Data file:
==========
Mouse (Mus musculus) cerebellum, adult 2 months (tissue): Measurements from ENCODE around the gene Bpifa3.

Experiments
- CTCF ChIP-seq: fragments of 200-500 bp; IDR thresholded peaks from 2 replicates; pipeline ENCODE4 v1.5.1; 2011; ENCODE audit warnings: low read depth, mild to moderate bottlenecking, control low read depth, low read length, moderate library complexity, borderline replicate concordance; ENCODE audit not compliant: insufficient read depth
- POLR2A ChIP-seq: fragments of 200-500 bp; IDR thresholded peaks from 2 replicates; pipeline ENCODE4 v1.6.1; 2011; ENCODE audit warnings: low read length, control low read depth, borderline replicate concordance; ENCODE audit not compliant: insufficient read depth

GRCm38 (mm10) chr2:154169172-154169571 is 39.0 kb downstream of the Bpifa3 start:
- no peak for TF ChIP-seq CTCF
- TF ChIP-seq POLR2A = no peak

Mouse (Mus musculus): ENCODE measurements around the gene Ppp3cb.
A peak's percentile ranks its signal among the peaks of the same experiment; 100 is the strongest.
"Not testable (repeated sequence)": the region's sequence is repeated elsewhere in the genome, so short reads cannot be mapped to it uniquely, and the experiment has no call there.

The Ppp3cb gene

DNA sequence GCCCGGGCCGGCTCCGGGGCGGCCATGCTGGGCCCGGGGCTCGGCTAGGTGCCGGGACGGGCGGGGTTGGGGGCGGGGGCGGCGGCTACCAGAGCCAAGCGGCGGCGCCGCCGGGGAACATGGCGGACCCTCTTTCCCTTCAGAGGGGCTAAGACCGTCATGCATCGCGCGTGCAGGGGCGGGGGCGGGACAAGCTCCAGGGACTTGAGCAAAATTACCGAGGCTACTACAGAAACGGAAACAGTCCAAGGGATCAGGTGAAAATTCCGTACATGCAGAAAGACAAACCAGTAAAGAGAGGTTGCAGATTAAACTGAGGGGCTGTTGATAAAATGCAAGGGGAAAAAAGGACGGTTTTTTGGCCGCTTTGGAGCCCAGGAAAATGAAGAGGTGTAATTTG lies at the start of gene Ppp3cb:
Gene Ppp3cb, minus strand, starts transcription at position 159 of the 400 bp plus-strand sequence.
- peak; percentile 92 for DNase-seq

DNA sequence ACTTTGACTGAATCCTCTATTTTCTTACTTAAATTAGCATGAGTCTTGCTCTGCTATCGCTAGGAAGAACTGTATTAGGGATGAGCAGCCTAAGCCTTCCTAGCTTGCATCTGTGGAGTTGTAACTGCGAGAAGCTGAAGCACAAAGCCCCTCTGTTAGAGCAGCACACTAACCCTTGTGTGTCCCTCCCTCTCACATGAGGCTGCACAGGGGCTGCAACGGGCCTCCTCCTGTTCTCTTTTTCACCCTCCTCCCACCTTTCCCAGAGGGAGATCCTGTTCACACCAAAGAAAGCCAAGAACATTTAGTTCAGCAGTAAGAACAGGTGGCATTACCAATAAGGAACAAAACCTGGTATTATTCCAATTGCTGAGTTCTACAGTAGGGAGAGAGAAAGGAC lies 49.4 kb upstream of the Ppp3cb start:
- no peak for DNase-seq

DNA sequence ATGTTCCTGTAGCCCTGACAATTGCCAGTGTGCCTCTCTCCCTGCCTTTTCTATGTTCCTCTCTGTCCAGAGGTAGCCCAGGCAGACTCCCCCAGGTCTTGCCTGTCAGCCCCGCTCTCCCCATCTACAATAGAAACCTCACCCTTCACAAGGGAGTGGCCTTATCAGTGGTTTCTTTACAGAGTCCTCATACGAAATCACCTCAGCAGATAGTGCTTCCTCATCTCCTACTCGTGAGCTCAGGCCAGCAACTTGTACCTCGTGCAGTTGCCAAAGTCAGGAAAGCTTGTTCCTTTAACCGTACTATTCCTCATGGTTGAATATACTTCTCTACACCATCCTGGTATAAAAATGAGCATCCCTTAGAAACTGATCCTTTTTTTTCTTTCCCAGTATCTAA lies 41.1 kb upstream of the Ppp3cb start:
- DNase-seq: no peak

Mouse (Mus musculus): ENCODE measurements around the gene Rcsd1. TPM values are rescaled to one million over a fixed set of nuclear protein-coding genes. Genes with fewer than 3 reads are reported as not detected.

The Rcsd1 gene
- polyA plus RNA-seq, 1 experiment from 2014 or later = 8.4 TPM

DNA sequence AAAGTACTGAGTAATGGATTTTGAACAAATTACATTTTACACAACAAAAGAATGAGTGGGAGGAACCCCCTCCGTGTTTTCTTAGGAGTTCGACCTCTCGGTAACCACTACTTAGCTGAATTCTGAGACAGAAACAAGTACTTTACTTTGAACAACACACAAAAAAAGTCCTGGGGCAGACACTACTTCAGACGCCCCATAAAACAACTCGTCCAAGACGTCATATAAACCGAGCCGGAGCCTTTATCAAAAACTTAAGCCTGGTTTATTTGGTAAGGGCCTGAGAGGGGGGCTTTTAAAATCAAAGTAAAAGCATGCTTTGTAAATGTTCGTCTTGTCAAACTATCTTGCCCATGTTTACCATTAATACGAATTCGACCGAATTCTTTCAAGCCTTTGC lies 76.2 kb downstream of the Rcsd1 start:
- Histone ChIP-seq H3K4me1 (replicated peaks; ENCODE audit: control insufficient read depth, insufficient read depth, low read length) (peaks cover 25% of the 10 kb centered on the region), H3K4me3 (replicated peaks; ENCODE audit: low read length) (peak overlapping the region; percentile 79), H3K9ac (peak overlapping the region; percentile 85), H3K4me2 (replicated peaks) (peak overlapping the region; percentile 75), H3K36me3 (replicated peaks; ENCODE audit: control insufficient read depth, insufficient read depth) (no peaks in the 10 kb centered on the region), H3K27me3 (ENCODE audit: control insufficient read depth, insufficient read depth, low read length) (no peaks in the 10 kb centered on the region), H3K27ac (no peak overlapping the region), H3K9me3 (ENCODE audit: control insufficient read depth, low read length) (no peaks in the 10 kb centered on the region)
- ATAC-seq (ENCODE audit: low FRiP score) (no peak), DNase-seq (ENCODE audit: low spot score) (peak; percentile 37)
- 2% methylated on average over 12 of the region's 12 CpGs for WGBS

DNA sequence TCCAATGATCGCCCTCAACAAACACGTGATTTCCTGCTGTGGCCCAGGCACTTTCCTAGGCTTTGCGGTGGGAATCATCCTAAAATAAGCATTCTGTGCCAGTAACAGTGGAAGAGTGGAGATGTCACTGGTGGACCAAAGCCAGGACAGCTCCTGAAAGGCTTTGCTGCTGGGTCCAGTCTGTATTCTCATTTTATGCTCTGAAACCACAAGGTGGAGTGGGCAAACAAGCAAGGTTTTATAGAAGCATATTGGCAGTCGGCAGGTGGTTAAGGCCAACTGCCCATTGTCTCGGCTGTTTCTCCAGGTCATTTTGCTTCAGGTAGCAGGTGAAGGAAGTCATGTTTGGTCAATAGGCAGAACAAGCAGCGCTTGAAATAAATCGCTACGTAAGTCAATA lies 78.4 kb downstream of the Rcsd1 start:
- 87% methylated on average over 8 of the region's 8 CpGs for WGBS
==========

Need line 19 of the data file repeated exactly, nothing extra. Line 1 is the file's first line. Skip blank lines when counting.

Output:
Mouse (Mus musculus): ENCODE measurements around the gene Rcsd1. TPM values are rescaled to one million over a fixed set of nuclear protein-coding genes. Genes with fewer than 3 reads are reported as not detected.